IKEA starts selling solar panels for homes

STOCKHOLM — Swedish flat-pack furniture giant IKEA will start selling residential solar panels at its stores in Britain, the first step in its plan to bring renewable energy to the mainstream market worldwide.

The company started selling solar panels made by China’s Hanergy in its store in Southampton on Monday. It will sell them in the rest of Britain in coming months, it said.

A standard, all-black 3.36 kilowatt system for a semi-detached home will cost 5,700 British pounds ($9,200) and will include an in-store consultation and design service as well as installation, maintenance and energy monitoring service.

“In the past few years the prices on solar panels have dropped, so it’s a really good price now,” IKEA Chief Sustainability Officer Steve Howard told The Associated Press. “It’s the right time to go for the consumers.”

The solar panel investment will be paid off in about seven years for an average home owner in Britain, Howard said.

“If you are going to be in your house that long, your energy will be free after seven years,” he said.

Some retailers in the U.S., including the Home Depot and Lowe’s, already sell solar panels. But in other parts of the world, consumers often have to research a myriad specialist firms before making a purchase.

Howard said IKEA aims to launch the products in other countries eventually. It picked Britain as its test market because it has the right combination of mid-level electricity prices and government-sponsored financial incentives that make investing in solar energy attractive to consumers.

“This is a market by market decision,” he said.

The U.K. government offers private solar panel owners the opportunity to sell back electricity to the grid on days when they have surplus production and has a financing plan for solar power investments, which means residents can buy a system for no upfront cost and pay it off gradually.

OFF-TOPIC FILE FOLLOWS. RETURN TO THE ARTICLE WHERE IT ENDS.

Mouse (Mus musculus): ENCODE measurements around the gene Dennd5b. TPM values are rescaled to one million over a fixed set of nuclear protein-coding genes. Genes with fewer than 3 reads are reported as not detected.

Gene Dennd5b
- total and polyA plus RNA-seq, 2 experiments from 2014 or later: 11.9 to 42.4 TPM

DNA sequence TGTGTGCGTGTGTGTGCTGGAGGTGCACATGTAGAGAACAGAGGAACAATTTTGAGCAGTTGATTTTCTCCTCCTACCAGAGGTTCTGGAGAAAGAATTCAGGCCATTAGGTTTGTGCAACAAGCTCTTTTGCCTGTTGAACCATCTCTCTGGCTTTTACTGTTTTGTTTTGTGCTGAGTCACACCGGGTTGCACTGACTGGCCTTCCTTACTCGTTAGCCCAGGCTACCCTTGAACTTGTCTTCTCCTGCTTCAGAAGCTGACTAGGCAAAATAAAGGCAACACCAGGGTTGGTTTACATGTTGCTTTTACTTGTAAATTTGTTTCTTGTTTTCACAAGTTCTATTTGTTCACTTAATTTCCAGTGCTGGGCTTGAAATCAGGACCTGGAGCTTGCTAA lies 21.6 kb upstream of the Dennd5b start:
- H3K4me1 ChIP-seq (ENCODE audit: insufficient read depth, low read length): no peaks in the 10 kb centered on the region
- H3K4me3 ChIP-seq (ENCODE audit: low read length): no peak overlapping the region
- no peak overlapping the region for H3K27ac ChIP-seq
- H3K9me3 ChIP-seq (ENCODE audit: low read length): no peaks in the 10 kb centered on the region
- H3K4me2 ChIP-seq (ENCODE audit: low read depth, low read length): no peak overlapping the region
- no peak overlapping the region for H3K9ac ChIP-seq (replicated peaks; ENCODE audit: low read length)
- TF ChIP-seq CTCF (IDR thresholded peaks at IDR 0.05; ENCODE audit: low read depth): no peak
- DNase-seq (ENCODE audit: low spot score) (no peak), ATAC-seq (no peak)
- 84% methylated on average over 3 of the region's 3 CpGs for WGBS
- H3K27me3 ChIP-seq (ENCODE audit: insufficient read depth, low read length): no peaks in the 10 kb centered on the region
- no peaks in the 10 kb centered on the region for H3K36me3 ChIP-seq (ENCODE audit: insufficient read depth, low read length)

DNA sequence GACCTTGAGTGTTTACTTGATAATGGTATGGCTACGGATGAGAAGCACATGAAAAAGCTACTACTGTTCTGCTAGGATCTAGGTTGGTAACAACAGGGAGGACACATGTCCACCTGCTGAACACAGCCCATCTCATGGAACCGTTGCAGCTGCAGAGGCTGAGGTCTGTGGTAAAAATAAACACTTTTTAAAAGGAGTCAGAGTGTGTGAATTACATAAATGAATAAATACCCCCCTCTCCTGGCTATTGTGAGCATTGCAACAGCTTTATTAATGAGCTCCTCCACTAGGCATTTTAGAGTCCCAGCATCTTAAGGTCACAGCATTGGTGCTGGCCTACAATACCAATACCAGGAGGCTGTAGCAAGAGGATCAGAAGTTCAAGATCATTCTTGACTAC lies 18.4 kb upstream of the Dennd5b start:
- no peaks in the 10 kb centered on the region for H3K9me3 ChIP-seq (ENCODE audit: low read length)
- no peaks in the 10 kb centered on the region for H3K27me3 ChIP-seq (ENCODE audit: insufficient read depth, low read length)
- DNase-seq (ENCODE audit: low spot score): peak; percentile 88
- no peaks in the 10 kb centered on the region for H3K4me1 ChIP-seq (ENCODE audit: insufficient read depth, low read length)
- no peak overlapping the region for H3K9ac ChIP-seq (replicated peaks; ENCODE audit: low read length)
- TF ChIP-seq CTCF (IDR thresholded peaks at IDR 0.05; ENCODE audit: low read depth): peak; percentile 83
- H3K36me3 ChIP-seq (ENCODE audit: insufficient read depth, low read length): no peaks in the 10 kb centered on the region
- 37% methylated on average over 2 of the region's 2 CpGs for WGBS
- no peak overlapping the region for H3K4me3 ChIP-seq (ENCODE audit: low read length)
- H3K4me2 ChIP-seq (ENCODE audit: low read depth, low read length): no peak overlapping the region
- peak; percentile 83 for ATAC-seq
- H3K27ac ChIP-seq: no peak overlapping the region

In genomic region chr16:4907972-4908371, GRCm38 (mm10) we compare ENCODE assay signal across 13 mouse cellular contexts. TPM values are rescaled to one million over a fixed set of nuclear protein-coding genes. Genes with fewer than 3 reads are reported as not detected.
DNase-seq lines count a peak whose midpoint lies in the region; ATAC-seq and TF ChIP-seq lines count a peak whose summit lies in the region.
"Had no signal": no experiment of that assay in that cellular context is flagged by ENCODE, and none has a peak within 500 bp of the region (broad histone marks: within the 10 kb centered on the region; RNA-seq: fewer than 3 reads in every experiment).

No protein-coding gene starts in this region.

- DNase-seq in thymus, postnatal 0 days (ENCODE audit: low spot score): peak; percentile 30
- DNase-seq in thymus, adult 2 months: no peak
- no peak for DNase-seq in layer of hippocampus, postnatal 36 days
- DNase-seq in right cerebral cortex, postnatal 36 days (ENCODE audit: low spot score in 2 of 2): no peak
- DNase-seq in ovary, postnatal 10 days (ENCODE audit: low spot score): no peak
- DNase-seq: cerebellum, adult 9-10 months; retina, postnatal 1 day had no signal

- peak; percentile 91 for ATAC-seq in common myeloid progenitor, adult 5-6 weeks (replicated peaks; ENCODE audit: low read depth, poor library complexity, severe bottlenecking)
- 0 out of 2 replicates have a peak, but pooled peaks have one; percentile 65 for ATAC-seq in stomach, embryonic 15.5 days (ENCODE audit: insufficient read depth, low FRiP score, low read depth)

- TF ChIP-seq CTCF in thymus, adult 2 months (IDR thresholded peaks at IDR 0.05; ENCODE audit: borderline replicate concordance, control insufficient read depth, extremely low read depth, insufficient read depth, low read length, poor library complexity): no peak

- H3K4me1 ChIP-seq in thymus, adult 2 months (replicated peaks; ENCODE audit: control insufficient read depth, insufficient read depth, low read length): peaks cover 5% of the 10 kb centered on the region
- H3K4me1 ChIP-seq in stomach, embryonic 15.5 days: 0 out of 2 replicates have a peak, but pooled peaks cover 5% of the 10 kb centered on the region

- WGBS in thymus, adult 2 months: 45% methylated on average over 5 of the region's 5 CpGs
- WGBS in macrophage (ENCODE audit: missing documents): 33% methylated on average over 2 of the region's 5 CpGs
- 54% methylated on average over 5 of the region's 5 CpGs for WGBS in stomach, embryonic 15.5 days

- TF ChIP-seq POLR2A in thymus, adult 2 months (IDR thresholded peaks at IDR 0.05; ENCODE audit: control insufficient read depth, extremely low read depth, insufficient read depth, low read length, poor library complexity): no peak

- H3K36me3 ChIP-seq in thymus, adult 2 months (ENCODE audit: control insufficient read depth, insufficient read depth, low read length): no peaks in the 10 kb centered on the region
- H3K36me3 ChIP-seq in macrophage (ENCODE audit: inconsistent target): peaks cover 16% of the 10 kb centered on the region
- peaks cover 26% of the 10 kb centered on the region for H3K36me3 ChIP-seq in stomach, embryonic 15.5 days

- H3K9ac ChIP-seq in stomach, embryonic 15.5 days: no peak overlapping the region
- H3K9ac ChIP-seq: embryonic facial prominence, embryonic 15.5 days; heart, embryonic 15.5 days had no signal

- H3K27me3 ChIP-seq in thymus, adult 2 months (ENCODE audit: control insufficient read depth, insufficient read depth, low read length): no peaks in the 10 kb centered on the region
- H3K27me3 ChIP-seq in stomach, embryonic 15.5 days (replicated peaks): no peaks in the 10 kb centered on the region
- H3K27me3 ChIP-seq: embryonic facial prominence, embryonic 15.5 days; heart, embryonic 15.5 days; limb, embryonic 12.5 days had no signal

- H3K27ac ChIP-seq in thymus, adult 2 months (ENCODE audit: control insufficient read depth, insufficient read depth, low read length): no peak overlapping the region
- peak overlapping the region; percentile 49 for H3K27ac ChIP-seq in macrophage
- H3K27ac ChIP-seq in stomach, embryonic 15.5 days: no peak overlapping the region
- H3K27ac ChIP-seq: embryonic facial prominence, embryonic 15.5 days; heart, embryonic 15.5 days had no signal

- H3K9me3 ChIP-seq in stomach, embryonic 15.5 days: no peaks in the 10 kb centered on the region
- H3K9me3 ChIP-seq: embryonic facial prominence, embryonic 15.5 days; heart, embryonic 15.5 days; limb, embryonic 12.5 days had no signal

More in Herald Business Journal

Health-care consumers need to take the lead, so get smart

David Russian, CEO of Western Washington Medical Group, writes our third essay about fixing health care.

More business, more competition for Everett kidney dialysis center

Nonprofit Puget Sound Kidney Centers sees large for-profit competitors enter state market.

Molina Medical holds fall carnival for families in Everett

Molina Medical is hosting a free event for families in the Everett… Continue reading

Leadership Snohomish County celebrates 20 years of service

Leadership Snohomish County is celebrating its 20th anniversary. The organization was launched… Continue reading

Snohomish, Monroe manufacturers honored for innovation, excellence

Two Snohomish County companies have been honored with Manufacturing Excellence awards at… Continue reading

Remodeled home tours planned this weekend

This weekend, Edmonds-based Chermak Construction will participate in the 2017 Remodeled Homes… Continue reading

Barron Heating to celebrate anniversary at Marysville showroom

Barron Heating and Air Conditioning is celebrating its 45th anniversary from 10… Continue reading

Suitors, beware: In Seattle, Amazon also brought disruption

The company has grown there from a workforce of about 5,000 to more than 40,000 in 33 buildings.

Boeing rushes to bring back retirees as temps

It’s unclear if this could be a definitive turn in the downsizing tide.

Most Read